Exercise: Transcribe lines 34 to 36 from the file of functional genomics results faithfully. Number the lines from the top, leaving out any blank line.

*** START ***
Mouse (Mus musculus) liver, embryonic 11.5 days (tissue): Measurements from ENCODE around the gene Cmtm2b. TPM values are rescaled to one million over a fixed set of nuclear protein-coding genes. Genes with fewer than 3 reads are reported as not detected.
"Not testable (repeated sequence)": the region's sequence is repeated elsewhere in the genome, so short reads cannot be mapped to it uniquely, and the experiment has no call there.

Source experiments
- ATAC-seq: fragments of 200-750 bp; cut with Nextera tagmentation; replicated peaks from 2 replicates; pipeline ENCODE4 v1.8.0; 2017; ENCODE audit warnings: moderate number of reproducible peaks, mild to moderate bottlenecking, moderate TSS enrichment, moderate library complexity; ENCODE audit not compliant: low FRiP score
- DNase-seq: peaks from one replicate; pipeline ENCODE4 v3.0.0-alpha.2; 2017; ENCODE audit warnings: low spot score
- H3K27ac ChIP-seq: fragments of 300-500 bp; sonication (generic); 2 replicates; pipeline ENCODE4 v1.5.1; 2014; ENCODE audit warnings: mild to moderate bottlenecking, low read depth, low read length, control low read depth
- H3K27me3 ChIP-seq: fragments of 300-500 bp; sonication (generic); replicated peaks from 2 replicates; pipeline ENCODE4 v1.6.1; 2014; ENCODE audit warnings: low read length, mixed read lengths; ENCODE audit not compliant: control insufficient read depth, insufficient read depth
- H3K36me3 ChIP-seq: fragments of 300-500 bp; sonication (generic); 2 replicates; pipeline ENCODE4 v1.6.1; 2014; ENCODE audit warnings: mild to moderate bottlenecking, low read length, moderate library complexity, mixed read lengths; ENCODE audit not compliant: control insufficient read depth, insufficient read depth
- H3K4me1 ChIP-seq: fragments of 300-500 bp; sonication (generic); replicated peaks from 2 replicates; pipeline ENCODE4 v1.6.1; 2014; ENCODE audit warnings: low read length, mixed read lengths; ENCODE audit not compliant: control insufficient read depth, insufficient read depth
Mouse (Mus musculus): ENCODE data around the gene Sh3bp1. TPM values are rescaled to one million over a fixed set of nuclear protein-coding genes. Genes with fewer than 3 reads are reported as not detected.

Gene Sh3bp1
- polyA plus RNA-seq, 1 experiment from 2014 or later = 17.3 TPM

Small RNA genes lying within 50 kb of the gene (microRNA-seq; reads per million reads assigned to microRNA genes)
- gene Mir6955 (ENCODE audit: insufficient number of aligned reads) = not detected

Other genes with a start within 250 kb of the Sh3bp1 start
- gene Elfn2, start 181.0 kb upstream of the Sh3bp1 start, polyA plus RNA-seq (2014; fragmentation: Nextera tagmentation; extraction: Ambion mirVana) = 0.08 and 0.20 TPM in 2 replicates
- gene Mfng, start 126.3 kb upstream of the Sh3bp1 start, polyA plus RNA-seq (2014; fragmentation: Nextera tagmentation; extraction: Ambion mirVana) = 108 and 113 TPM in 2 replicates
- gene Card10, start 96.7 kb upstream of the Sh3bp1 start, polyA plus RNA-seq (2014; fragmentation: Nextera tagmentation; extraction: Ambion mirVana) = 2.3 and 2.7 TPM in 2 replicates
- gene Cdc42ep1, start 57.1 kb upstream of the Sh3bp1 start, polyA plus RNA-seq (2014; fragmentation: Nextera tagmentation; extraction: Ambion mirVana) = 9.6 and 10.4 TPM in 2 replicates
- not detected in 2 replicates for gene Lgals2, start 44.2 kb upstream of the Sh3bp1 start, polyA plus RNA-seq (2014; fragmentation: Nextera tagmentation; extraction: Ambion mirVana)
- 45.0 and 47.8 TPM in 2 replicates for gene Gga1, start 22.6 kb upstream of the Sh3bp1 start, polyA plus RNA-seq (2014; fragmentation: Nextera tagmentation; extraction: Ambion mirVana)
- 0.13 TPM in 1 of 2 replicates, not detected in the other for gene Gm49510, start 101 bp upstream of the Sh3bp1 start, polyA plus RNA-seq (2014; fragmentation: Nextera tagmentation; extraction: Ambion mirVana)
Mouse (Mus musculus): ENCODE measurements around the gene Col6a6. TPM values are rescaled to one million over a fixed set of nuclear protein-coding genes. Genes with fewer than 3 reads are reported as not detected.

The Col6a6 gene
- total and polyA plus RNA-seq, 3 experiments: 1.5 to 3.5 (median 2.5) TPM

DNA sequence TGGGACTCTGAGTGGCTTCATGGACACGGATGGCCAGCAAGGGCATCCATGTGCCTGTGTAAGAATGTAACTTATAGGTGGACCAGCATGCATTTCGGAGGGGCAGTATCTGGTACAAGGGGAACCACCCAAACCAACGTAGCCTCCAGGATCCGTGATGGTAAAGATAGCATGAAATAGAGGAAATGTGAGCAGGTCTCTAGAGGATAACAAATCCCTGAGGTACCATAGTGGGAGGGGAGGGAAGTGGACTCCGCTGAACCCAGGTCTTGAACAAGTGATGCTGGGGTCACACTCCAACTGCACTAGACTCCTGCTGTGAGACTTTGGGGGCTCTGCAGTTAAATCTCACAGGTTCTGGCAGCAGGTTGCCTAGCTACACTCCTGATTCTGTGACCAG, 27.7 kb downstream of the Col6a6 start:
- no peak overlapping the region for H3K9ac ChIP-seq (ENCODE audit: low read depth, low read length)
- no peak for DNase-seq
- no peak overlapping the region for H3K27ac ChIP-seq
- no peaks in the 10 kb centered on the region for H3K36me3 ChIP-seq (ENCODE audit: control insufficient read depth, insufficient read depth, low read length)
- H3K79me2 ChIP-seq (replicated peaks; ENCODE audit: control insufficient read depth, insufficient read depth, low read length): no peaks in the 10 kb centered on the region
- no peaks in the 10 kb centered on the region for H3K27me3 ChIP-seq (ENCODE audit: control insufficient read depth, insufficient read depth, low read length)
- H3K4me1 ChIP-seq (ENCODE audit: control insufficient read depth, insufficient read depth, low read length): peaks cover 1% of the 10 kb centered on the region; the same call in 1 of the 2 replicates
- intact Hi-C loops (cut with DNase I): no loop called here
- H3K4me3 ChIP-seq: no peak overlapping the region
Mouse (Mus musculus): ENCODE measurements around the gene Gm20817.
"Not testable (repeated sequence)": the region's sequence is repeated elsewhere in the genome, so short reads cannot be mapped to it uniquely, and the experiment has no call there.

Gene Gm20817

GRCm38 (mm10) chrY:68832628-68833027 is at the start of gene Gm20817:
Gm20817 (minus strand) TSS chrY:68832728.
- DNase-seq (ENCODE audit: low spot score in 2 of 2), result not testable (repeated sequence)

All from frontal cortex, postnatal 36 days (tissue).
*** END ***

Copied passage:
- intact Hi-C loops (cut with DNase I): no loop called here
- H3K4me3 ChIP-seq: no peak overlapping the region
Mouse (Mus musculus): ENCODE measurements around the gene Gm20817.